Parallel Iteration With Python's zip() Function (Summary)
In this course, you’ve learned how to use Python’s
zip() can receive multiple iterables as input. It returns an iterator that can generate tuples with paired elements from each argument. The resulting iterator can be quite useful when you need to process multiple iterables in a single loop and perform some actions on their items at the same time.
Now you can:
- Use the
zip()function in both Python 3 and Python 2
- Loop over multiple iterables and perform different actions on their items in parallel
- Create and update dictionaries on the fly by zipping two input iterables together
You’ve also coded a few examples that you can use as a starting point for implementing your own solutions using Python’s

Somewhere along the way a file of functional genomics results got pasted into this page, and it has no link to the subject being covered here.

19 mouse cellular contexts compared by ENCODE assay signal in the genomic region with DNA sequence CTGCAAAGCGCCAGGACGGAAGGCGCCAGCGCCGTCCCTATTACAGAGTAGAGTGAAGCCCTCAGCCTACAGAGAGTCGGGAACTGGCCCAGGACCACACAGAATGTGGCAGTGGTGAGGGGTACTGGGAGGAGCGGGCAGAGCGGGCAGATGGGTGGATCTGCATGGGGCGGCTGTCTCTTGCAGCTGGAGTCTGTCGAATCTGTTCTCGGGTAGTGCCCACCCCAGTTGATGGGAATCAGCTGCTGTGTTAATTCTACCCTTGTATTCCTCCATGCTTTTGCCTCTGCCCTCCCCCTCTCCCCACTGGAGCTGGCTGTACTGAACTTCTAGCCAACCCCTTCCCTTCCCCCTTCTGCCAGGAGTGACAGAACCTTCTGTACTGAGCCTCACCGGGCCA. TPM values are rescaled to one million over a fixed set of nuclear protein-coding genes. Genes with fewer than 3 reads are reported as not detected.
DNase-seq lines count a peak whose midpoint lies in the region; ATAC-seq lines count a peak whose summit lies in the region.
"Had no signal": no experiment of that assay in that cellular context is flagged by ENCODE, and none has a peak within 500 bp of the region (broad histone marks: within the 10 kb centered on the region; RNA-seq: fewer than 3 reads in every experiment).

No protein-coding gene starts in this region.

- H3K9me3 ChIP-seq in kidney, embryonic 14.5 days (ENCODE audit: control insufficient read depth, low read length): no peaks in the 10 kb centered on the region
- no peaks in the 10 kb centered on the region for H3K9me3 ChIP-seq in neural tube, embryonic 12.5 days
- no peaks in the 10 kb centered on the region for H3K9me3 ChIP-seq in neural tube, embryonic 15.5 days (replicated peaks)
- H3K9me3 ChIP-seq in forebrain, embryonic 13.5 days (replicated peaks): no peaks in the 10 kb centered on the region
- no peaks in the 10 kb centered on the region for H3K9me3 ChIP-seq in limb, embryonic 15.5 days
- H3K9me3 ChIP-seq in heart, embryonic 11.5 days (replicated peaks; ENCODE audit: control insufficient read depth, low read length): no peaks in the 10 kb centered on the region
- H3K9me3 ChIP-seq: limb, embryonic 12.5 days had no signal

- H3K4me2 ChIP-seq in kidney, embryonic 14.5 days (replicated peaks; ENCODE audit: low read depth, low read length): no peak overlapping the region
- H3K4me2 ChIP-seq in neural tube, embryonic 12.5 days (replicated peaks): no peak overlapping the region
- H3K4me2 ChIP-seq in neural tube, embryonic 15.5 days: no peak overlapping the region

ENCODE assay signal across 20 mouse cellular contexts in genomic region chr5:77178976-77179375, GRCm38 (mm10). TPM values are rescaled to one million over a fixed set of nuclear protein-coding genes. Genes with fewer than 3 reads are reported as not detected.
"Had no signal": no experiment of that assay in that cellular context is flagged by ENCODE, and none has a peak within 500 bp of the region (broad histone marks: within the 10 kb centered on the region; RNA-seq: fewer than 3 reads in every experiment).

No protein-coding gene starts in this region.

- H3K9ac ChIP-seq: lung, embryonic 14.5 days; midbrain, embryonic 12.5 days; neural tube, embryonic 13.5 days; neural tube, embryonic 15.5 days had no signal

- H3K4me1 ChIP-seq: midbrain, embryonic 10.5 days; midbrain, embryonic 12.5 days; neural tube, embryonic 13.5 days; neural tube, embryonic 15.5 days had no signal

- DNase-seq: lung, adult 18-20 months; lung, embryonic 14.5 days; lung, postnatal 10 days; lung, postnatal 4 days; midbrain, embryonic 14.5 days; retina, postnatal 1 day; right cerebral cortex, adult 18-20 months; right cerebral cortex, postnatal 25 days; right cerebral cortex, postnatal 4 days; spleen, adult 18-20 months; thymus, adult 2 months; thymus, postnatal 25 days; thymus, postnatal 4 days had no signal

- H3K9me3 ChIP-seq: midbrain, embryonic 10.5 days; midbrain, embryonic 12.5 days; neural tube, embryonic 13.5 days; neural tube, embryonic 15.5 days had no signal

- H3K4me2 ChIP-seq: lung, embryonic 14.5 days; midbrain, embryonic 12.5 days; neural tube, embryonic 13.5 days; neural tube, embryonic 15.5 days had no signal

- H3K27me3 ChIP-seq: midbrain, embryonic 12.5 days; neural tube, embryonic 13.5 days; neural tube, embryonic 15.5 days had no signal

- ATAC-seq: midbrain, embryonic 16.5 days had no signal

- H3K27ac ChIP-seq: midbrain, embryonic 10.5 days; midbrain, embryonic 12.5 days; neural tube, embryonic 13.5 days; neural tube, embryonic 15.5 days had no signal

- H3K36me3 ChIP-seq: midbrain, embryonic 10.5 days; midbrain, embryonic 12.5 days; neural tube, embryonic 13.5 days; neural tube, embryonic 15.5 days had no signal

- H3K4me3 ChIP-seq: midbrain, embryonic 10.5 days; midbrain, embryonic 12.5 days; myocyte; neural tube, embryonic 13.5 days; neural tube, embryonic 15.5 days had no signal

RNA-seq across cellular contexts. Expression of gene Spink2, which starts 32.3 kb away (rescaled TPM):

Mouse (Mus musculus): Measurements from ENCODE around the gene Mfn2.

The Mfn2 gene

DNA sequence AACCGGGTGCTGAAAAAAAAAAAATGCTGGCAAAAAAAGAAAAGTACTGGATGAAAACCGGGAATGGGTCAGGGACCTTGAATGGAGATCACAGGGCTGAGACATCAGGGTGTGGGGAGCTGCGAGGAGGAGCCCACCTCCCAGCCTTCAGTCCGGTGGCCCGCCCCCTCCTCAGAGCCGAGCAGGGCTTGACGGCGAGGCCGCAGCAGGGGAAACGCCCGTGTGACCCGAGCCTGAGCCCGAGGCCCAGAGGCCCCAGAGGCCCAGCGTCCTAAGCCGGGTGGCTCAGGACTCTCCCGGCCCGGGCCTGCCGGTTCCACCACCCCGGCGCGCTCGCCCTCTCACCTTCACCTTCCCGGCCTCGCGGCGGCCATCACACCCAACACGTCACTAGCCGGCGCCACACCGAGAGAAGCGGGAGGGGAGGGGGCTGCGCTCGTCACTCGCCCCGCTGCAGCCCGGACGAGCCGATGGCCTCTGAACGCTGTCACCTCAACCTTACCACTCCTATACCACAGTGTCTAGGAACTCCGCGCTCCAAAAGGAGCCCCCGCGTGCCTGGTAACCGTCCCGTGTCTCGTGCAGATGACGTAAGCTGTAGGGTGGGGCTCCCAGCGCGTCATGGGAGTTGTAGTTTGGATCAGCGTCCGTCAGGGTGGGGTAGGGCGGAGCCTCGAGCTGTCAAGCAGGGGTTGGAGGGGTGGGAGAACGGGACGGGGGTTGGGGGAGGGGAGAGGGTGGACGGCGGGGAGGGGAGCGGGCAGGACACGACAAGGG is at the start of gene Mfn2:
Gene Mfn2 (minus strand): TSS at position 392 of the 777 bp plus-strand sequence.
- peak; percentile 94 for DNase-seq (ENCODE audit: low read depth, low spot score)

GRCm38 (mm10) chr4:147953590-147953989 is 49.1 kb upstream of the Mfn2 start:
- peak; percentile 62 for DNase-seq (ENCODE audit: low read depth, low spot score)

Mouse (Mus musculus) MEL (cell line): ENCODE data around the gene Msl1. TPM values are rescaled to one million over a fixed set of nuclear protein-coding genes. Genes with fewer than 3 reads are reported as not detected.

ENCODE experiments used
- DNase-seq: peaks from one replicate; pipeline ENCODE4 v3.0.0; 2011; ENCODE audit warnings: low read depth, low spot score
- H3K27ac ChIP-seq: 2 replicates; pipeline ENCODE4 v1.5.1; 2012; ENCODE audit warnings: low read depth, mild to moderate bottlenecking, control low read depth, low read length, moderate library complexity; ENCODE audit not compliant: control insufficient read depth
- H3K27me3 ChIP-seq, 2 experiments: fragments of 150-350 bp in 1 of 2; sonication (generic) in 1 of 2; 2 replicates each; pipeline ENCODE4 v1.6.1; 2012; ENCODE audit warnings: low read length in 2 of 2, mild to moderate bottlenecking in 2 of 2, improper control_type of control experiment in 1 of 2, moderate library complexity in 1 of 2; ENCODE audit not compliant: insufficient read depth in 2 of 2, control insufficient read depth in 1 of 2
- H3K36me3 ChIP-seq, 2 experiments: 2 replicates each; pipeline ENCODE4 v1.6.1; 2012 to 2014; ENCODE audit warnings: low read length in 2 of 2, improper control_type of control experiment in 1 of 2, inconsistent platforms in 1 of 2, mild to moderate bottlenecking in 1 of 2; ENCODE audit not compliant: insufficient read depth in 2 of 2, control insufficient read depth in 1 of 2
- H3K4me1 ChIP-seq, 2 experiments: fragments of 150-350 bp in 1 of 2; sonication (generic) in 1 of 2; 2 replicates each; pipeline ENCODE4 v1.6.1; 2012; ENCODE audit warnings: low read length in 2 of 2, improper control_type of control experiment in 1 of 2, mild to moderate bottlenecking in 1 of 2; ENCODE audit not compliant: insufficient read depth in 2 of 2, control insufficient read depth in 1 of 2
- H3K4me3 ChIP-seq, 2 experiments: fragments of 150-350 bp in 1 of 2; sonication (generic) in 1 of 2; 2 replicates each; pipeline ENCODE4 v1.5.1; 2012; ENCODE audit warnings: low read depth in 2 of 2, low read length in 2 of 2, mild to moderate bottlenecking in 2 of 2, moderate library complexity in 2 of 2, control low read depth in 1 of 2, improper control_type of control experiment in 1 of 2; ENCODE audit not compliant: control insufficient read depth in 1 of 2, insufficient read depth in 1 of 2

zip() function. Feel free to modify these examples as you explore
zip() in depth!
Congratulations, you made it to the end of the course! What’s your #1 takeaway or favorite thing you learned? How are you going to put your newfound skills to use? Leave a comment in the discussion section and let us know.
Over the course of this tutorial series, you’ve become a power user of the Python
zip() function. You’ve learned in great detail how’s
zip() works, how
zip() has changed from Python 2 to Python 3, as well as how to modify your code as needed to deal with those changes.
You’ve learned how to use the
zip() function for parallel iteration, to create dictionaries and sort iterators on the fly, and then how to combine
zip() with list and dictionary comprehensions to generate really concise, readable output in list and dictionary form.
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